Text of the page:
Justine McLean from Flossi is a profit-focussed mentor and business coach, who helps women in business reduce their overwhelm, take control of their expenses, charge what they’re worth and make more money. She understands how important it is to feel like you’re earning what you’re worth. And There’s nothing more discouraging for a freelancer than putting in hours on a project and getting paid for minutes (trust me, I know).

Tip 6: Be authentic – Samantha Trimble

Word-of-mouth is gold for freelancers. Samantha Trimble from Total HR Services knows the importance of being authentic and honest about what you do, and only accepting work that fits your speciality. Freelancing is rewarding but it’s also hard, consistent work that needs ongoing self-motivation. Great professional and personal satisfaction comes from creating work and connecting with people that aligns with your authentic self.

Tip 7: Stand out from the crowd – Krystal Stephens

Krystal Stephens owns Building Business Today, a freelance platform created to make outsourcing easier and help small businesses grow. Krystal’s freelancing tip for winning work in a crowded field is to have a stand-out and memorable proposal. Create a lasting impression when it comes to awarding the contract and for any future work that may arise.

My Own Freelancing Tips

As a freelancer myself, I’ve been through all the ups and downs. So I’ve got a few top freelancing tips of my own.

Tip 8. Outsource to increase your own efficiencies

When you freelance, you are a one-person professional-accounting-marketing-HR-admin-SEO band. There can be way too many hats for you to wear, especially when you factor in doing the actual work, growing your business and having some semblance of a family or personal life. (Did you laugh?)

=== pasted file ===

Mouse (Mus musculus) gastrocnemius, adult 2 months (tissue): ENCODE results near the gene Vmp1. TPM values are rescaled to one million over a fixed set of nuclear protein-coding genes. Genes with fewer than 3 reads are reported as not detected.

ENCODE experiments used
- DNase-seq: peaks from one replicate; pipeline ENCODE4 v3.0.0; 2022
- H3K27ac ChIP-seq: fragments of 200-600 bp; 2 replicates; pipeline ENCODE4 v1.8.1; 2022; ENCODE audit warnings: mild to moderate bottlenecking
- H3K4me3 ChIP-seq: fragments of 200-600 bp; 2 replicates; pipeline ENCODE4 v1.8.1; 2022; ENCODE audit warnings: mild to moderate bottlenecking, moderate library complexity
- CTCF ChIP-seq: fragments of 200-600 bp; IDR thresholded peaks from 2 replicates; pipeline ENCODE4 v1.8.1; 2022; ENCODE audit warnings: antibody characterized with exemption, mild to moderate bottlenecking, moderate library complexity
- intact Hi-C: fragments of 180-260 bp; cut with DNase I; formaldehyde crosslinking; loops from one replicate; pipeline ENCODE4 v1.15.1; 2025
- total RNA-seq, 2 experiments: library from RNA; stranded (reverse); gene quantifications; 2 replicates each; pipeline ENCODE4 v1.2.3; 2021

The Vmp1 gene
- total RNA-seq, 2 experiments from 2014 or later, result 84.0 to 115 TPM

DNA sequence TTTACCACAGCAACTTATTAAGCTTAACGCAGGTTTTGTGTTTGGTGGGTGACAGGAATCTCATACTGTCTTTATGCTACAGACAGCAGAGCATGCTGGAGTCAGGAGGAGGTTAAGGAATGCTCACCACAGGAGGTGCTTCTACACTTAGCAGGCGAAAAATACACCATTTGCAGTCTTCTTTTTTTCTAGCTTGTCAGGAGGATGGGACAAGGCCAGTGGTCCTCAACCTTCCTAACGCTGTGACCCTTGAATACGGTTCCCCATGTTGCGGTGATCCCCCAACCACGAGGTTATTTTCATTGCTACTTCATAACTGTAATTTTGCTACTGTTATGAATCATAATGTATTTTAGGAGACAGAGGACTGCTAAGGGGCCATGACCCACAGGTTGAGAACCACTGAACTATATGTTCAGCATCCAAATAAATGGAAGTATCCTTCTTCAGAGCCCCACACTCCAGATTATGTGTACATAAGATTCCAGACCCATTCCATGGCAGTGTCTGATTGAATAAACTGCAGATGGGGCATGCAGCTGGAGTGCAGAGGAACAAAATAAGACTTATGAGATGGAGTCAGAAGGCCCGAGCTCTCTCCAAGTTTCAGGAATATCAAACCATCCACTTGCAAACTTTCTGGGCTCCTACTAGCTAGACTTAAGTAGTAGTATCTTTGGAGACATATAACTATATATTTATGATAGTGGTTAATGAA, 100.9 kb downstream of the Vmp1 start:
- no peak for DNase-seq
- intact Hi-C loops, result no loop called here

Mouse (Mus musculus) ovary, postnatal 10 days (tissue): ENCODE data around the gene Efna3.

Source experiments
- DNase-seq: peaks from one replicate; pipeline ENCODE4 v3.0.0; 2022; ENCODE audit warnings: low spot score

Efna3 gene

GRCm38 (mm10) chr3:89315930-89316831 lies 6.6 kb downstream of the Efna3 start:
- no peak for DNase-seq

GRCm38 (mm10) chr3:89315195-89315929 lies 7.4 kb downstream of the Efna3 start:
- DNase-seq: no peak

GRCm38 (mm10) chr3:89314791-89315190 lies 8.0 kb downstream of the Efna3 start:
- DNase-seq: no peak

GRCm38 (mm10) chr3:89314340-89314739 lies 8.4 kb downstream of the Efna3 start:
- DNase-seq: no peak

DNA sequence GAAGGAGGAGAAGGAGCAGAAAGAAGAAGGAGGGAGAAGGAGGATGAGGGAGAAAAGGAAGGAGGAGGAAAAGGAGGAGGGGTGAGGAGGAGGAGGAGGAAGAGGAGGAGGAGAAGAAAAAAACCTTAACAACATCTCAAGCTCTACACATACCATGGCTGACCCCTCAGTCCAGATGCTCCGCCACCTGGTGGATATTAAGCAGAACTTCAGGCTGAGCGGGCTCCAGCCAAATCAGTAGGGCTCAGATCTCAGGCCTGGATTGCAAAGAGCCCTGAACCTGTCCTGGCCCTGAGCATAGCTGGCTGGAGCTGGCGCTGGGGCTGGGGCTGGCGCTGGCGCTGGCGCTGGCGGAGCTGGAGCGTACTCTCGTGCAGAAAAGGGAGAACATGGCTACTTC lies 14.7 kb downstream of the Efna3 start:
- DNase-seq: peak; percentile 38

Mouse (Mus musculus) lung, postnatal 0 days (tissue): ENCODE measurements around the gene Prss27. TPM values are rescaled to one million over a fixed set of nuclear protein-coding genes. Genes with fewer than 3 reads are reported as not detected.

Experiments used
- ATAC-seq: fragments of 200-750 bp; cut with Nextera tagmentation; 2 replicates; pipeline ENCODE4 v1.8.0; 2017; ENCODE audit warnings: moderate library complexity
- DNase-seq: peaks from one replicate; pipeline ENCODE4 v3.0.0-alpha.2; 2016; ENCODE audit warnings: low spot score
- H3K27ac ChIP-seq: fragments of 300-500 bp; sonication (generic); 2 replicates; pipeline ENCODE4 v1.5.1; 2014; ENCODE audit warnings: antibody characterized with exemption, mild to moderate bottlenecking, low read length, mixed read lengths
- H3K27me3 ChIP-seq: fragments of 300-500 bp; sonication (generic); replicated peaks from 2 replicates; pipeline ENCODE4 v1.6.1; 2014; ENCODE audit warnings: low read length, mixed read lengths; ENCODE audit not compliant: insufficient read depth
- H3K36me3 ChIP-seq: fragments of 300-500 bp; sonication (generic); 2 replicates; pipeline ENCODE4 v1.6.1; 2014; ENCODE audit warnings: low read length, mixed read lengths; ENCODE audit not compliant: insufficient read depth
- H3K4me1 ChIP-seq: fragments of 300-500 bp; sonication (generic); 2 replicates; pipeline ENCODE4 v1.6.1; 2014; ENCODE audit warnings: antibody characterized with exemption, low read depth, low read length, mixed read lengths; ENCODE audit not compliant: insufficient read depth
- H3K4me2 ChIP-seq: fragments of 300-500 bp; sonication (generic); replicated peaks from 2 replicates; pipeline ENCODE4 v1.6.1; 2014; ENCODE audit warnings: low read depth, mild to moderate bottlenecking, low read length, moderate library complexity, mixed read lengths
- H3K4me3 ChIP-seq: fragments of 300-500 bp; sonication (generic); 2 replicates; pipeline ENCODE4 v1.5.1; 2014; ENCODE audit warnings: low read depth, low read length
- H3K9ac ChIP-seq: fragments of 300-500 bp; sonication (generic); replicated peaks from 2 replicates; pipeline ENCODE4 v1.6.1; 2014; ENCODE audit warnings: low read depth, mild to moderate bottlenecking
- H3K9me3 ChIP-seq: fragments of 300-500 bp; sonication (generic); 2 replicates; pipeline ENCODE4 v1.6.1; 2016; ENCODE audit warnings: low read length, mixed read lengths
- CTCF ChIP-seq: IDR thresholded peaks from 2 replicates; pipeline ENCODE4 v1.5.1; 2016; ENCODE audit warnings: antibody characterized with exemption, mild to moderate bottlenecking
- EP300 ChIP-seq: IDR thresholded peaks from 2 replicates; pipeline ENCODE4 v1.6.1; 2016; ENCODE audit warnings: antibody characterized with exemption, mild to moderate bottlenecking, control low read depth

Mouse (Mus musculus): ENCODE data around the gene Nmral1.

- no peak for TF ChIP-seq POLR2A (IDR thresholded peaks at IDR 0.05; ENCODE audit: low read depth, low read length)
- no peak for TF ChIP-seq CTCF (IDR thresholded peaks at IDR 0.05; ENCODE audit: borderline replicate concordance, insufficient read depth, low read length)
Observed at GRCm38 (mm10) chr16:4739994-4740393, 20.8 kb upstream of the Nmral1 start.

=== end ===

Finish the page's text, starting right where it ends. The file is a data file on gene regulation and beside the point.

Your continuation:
Outsourcing tasks that are not in your area of expertise helps to increase your own productivity by focussing on what you do best. It also increases your own professional satisfaction and connects you with a team of other freelancers doing what they do best, which benefits all of us.

I am the first to admit that this feels risky. It’s hard to allocate the resources (money!) when you’re still trying to build. But I promise, hand to my heart, that this is the best way to grow your business. Do what you’re good at, and let someone else do what you’re not.

Tip 9. Hire a bookkeeper

This pretty much flows on from tip 8, but as soon as you’re financially able to, I recommend hiring a bookkeeper. It has the dual benefits of helping you to both save money and make money. The time efficiencies allow you to focus on your business, safe in the knowledge that invoices will be issued and paid, cash is flowing, your tax is taken care of and your accounts are in order. Plus you’ll get a much better grip on your cash flow, your income projections and where you’re spending your money.

When this doesn’t apply – if you’re a freelancing bookkeeper, you’re welcome to keep doing this yourself!

Tip 10: Save your holiday money

Yes, holiday money! A little forward planning is essential so you can take a holiday and be paid while you’re not working.

This is one of my favourite freelancing tips because I definitely learned this lesson the hard way. In fact, I spent years ‘working through’ holidays so that I could actually afford to be on one. The better way is just to save up a little each week and pop it away in a separate account. Then you can ensure that your income will remain consistent while you’re away. And you can enjoy your holiday with all that money angst!

Be aware of when your quiet times of year are, or when something is coming up in the calendar. Let your clients know you will be away and be clear in your finish and return dates, and what contact (if any) they can expect while you are on holiday.

And for the financial side of things, talk to your bookkeeper about the best way to manage this for you. You may like to create a ‘holiday’ account and automatically direct money to it, to pay yourself while you take a break. This account could also be used to give yourself annual leave and sick leave and bring peace of mind as you know it’s steadily growing through the year.


Whether you’re at the start or well into your freelancing life, I hope these freelancing tips have given you some food for thought.

And if you have tips to share, be sure to pass them on to another freelancer. We’re all in this together!